TEMPE, AZ — A Valley man plans to file a lawsuit against the City of Tempe after he was arrested for a crime he didn't commit.
"When I was initially arrested I was thinking I was going to go home almost immediately, I was thinking I was innocent, which I was," said Stephen Baker.
But Baker didn't go home. In February of last year, the 33-year-old was arrested in connection to an armed robbery at a T-Mobile store in Tempe.
Baker and two others were accused of holding employees at gunpoint and stealing more than $18,000 in cell phones.
"I've never stolen, I've never been in a fight. I've never even been suspended from school. So, to be accused of robbing and tying someone up during an armed robbery, never," said Baker.
Baker pleaded with police that he was innocent, even though one of the victims had identified him as one of the bandits.
Baker was walking to his neighborhood QT gas station when he was arrested by police. According to officers, Baker was spotted near the area where the getaway car was discovered.
He spent 69 days in jail - unable to afford to post bond.
"When I knew I had the evidence to prove my innocence, it was exhilarating," said Baker.
With help from his attorney, it would be Baker's own cell phone that held the key to his freedom.
Using GPS data from his cell phone, police were able to determine where he was when the alleged crime was committed.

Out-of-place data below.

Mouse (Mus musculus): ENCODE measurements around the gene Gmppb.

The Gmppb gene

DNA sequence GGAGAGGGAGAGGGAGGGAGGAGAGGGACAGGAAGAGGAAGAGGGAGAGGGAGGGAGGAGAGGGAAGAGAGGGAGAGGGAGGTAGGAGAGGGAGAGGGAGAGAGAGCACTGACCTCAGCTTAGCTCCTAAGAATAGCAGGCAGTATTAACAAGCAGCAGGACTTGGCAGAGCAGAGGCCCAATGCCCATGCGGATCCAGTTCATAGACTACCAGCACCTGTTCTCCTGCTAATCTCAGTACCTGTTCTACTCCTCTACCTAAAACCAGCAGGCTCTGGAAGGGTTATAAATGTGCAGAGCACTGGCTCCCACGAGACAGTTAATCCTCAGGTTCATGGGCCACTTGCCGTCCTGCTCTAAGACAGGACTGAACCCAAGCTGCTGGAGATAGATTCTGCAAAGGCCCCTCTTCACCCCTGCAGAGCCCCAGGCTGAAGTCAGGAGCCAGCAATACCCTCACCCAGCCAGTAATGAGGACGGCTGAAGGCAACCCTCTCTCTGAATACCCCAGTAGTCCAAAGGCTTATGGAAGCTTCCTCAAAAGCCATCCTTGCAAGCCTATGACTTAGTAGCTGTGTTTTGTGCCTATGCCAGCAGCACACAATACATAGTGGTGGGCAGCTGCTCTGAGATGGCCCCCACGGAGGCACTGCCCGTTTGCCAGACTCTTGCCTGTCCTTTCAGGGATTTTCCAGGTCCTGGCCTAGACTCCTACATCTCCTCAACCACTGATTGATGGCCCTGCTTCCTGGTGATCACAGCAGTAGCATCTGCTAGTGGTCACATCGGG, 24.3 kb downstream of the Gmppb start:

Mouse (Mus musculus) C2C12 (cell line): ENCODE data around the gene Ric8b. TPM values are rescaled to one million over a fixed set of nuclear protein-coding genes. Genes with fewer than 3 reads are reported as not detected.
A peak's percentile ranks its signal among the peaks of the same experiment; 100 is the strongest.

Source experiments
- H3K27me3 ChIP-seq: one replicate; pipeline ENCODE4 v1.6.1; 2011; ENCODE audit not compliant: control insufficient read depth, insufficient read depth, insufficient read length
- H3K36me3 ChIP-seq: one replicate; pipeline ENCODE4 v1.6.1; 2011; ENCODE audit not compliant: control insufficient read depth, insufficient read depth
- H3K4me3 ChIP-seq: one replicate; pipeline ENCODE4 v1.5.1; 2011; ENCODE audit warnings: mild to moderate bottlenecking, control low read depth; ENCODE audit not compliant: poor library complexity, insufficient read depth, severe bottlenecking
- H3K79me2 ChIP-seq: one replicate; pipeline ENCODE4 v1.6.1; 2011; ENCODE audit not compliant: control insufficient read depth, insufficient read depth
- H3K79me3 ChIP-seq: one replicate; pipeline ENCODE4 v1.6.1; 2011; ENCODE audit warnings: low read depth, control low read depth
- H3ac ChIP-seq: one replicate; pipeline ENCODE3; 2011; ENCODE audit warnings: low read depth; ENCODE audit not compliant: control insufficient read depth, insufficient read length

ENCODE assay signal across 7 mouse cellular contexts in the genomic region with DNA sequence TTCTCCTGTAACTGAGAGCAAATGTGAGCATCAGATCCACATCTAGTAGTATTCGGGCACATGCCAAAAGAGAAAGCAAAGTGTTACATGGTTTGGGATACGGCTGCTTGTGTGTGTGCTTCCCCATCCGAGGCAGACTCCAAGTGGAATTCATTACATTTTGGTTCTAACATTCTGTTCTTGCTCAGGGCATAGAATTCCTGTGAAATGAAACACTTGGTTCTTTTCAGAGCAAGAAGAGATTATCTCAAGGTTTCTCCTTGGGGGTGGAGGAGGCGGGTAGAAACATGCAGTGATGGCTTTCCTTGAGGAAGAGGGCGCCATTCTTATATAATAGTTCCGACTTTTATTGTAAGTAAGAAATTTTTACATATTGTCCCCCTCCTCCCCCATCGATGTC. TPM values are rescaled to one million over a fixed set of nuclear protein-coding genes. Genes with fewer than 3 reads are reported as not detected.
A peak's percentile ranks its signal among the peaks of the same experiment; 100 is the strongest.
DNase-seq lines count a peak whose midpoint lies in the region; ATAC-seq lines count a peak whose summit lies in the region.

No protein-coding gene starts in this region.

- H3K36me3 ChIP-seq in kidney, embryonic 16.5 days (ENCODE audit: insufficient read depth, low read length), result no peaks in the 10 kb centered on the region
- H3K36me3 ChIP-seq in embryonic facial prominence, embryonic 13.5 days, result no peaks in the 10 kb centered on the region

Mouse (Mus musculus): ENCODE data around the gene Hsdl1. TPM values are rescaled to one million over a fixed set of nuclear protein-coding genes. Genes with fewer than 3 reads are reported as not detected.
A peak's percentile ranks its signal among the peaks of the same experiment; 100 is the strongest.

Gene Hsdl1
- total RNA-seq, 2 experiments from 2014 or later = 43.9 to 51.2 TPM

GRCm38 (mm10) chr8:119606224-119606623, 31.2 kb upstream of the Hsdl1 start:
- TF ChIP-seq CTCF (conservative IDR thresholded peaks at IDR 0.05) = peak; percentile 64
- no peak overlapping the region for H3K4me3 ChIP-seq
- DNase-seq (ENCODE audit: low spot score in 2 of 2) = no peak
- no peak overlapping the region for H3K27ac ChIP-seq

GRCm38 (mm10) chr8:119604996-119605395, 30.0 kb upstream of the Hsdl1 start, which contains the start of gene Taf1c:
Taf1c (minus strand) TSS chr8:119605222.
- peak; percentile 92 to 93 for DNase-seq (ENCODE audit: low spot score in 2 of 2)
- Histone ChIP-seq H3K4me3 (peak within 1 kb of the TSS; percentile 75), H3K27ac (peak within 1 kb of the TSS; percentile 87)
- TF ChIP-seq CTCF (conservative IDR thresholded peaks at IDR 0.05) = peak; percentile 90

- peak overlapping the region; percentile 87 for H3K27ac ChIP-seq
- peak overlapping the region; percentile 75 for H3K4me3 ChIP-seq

Unfortunately for Baker, it wasn't until January of this year, the charges against him were finally dismissed.
Baker's father Kim says the system simply failed his son. "All they had to do is vet his story, go a little deeper," said Kim.
The Bakers now plan to file a lawsuit against the City of Tempe.
"I want it to be imprinted in their minds that any time they make an arrest from this point on that it be verified and that they follow up accurately thoroughly, and quickly with what they have been told or provided to them," said Baker.
Baker said he has struggled to get jobs due to the stories about the robbery circulating online.
He's also never received an apology from anyone for the mix-up. In fact, the courts recently sent Baker a bill for restitution totaling $1,200.
He'll fight that along with the lawsuit at a Tempe City Council meeting this week.